The Grand Tour: Fife and Beyond

Ramblings of an inveterate cyclist

Today the weather was not of its best, rather dreich and with a leaden sky hanging over St Andrews. My first journey today had to be Aldi, restock Mrs Hubbard’s cupboards, so it was Soda Farls, for breakfast (not unlike Scottish Soda Scone). I acquired a taste for them in Northern Ireland at that time they would have been fried in the pan along with eggs and bacon, now I simply sliced then down the middle and popped the two halves into the toaster. Tonight it will be mince and tatties for dinner, it’s gid tell yer ma’.

I spent a lot of time in Northern Ireland during 1960, always staying at the Stella Mara in Belfast city centre. The Friday night dance was a good place to pick up girls, but of course the girl could only leave the hall when old hawk-eye, the priests, had first given his blessing, however, he knew us well so never refused.

We were living at the Stella Mara, at a time when there was a bread strike on. Seated in the dining room, in came the old breakfast cook, I’m sure he was well past retirement, breakfast was always a big fried-up, no cereals were offered.

“Bread or toast?” asked the cook

I had toast Benny chose bread, we were both well into our breakfast when Benny, on turning over what remained of his bread, was less than amused to find big patches of mould. Well Benny went berserk, then again, Benny had always been a bit of a drama queen, he called the cook through from the kitchen and on showing him the bread spouted his disapproval, to which the old cook, in the broadest of Belfast accents told him,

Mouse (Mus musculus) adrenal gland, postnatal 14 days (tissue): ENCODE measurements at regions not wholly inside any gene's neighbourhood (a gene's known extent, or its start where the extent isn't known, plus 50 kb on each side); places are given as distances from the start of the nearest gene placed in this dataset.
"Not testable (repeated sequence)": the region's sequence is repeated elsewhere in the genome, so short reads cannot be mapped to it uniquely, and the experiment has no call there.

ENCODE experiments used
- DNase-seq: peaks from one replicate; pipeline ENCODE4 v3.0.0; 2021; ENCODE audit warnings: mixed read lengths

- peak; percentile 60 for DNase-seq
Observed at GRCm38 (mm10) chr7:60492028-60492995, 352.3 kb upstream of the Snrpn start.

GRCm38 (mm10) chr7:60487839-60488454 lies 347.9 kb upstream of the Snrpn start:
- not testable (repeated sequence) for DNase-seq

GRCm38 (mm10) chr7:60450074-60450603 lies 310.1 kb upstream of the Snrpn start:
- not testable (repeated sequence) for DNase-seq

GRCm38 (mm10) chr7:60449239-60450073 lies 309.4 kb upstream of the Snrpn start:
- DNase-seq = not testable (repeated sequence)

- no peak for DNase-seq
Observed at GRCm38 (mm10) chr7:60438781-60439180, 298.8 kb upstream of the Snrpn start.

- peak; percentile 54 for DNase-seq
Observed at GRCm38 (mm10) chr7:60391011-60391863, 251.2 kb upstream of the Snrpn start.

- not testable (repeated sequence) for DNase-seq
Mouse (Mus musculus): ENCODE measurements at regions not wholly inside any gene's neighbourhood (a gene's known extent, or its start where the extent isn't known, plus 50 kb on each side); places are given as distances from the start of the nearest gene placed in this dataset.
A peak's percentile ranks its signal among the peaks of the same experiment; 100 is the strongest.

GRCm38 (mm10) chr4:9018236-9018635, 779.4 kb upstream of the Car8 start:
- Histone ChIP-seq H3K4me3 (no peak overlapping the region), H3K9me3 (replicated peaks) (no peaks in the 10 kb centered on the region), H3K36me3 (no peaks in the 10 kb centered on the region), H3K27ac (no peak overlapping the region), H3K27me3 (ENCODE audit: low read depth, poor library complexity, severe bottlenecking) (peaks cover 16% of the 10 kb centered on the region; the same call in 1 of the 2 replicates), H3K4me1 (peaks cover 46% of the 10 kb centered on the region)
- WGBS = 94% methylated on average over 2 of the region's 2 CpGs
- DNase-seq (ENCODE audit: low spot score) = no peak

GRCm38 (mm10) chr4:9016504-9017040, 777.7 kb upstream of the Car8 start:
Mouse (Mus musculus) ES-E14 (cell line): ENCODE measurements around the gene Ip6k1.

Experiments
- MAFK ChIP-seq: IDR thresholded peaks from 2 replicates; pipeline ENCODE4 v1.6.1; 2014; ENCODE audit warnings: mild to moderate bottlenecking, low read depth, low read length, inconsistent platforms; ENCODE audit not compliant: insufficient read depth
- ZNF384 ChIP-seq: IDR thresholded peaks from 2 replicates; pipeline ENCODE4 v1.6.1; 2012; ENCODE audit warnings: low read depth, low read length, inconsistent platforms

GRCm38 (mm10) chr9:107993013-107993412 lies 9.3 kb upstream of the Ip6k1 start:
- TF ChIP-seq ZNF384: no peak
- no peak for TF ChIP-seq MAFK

“Sure it’s not so good for you if it is too fresh”

laughter broke out in the dining room and in the end, even Benny had to accept the situation and laugh along with us.

“Will there be anything else” asked the cook, then without waiting for an answer disappeared back into his kitchen.

Taking the road

I set off in search of Forgan Church, somewhere off the road from St Michael’s to Tayport. When I was doing research into churches, some now ruinous but had a bit of history behind them, I came across Forgan Church. There are two, the one that replaced the original, has now been turned into the home and offices of an architect, using much of the dressed stone from the original, yes, recycling has been going on since man put one stone on top of another.

Once off the main Dundee road life took on a new meaning, quiet roads once more, but there was an ice coldness in the wind. I had a rough idea where the church was and spend a lot of time going up farm tracks and minor roads, but alas no church, if this is the offices of an architect, potential customers better have satellite navigation in their car or his kids will be going hungry to bed.

Still, the day was not a total loss, for I cycled on into Tayport and as is my habit ended up down at the harbour.

There were a lot more boats in the water than last time I visited, some making ready to sail, or possibly just making do and mend.

There’s a gey wheen boats at the harbour mou’,
And eh! dae ya see the cruisers?
The cinnamon drop I was sookin’ the noo
Has tummelt an’ stuck tae ma troosers.

Boy in the Train by M C Smith.

Certainly, it was a better day for sailing than cycling with a rising wind.

As ever I got myself lost coming out from the harbour, I should really go back the way out the way I came in. Thankfully a car came out in front of me and since I suspected he would know his way out of the housing scheme I followed on behind and thankfully I was proven right.

Off home, back into the maelstrom of the A919 and A91, not so far to go, not a Thursday’s child then. Keep the peddles turning and stay safe.

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